Welcome, Log in
~In our first couple of months, we've received such moving stories, and they have all been extraordinary in their own way. Going forward, we truly can't wait to share more of your inspiring and magical stories...it keeps the good energy moving!
For this month, the story, which represents the sweetest one is this:
Wilfredo Perez Jr., 23, Interview for Public Health Education and Training Program for Haitian Youth
Tell us about your cause or organization.
Through education, I am mobilizing communities in Haiti, equipping them with the tools they need to take control over their own health. These efforts are most important in rural Haiti where there are no doctors and where the people themselves must save their own lives.
By teaching local volunteers information about a variety of issues including hygiene, sanitation, nutrition and water quality -- along with testing, treatment and prevention strategies aimed at reducing the incidence of diseases common in the area -- countless lives are being saved and communities of people are being empowered...
At the Do Something Awards:"I want to change the way medicine is practiced, how it is distributed and how it is defined."
I am a second-year medical student who has been working in Haiti for the last three years. Living in Haiti for a year, I trained 16 orphaned youth and formed a public health team. The team went on to provide hundreds of children and adults with tuberculosis treatment and drastically reduced malaria cases in their area, along with reductions in waterborne pathogens, bed bugs and parasitic infections through simple preventive measures.
More than 1,200 patients were directly treated, and nearly 10,000 benefited from the public health efforts.
Who or what inspired you to do something?
There was no defining moment that inspired me to take action. I spent most of my childhood moving from house to house and shelter to shelter, switching schools a dozen times before graduating. I learned courage and tenacity, watching my mother fight every day for our survival.
With the support of many, I became the first person in my family to graduate from high school. The obstacles I've overcome and struggles I've faced have painted for me a clearer picture of the world and my place in it.
I was still in high school when I picked up a New York Times article with a picture of a Haitian woman baking clay biscuits of sand and water, to feed her children. I hung the picture above my bed and for weeks, it was the only thing I could talk about. I woke every morning to that picture, and made the same promise, that I would give my life to put an end to that kind of suffering.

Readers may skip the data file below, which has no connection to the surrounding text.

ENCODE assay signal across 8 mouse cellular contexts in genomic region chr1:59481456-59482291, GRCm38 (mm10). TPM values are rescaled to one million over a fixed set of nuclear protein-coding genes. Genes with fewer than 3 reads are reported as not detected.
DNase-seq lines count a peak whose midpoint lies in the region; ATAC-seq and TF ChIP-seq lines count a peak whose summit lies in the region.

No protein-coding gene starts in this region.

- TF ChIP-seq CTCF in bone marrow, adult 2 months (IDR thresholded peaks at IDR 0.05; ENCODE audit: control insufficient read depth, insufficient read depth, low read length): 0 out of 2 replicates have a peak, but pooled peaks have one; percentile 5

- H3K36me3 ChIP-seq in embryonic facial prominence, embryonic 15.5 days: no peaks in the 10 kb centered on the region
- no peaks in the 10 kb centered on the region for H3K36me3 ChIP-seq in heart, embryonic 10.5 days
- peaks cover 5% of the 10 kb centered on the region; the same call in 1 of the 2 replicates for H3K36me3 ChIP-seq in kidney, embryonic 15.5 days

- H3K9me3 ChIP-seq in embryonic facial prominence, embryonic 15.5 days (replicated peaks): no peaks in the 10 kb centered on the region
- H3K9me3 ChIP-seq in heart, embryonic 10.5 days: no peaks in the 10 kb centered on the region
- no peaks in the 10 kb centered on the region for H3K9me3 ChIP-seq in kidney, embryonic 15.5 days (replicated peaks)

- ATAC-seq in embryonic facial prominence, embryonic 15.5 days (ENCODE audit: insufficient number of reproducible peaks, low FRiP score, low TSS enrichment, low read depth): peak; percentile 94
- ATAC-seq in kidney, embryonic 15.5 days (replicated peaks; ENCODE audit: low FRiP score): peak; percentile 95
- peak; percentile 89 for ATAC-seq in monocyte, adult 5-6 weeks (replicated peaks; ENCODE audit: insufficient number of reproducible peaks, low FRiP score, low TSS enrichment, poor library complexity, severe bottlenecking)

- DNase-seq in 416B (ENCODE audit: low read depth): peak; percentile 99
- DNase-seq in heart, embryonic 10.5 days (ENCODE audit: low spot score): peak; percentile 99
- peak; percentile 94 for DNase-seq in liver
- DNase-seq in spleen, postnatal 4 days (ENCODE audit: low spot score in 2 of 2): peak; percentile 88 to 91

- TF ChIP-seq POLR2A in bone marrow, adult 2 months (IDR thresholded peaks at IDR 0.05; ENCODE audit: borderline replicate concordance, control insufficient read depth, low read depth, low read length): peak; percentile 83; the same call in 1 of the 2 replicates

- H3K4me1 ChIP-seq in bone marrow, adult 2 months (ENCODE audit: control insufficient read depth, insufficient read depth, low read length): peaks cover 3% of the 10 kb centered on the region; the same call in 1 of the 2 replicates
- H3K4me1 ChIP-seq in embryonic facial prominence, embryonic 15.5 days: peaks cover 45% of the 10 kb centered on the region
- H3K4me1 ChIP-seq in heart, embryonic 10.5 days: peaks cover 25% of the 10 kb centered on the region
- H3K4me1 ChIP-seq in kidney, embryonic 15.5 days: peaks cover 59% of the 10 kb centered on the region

Other than donating money, what can people do to help your cause?
More important to me than money is that people stay informed and continue to educate themselves on the issues of global poverty and the importance of preventive medicine. My work comes down to believing that the standard of health care should be universal and that health care is a basic human right not to be denied of anyone.
I am setting out to change minds. I want to change the way medicine is practiced, how it is distributed and how it is defined.
How do you stay motivated and inspired?
I have faith in myself. I believe that the work I do triggers a cascade of positive change whether in the mind of an individual or an entire community.
After seeing my mother go undiagnosed with advanced cervical cancer because she lacked health insurance for regular check-ups, my drive runs deep and is unstoppable.
What advice would you give other young people who want to do something?
Believe in what you do, that your voice is being heard and that your efforts are not overlooked. Fight and don't stop no matter how hopeless the situation appears. Share what you know with those around you. Don’t underestimate your ability to inspire others.
In Wilfredo's own words:
"I'd been living in Haiti for two weeks when a priest asked me to help Lixier and his mother. Lixier, a 3-month-old baby boy with hydrocephalus, needed an emergency operation to place a shunt in his head that would alleviate the pressure on his brain from excess spinal fluid. His head was three times the normal size and soft to the touch.
"An organization in the U.S. had arranged for Lixier's surgery and found a host family for them. A visit to the American embassy revealed that even a dying child was not worthy of an emergency medical visa without the necessary documents. In the blazing sun, we walked the streets of Port-au-Prince, begging and pleading his case to officials. We were turned away everywhere we went.
"The hospital held an emergency meeting to consider the case. Two weeks later, the stars had aligned and Lixier and his mother were on a plane to the U.S.
"Even the best surgeons couldn't avoid an infection. Luckily, he was still in the States when this happened and was treated. Follow-up care is crucial, and the post-operative treatment he needs is not available in Haiti, making a minor infection a death sentence. When I saw Lixier last, he was nearly a year old and smiling."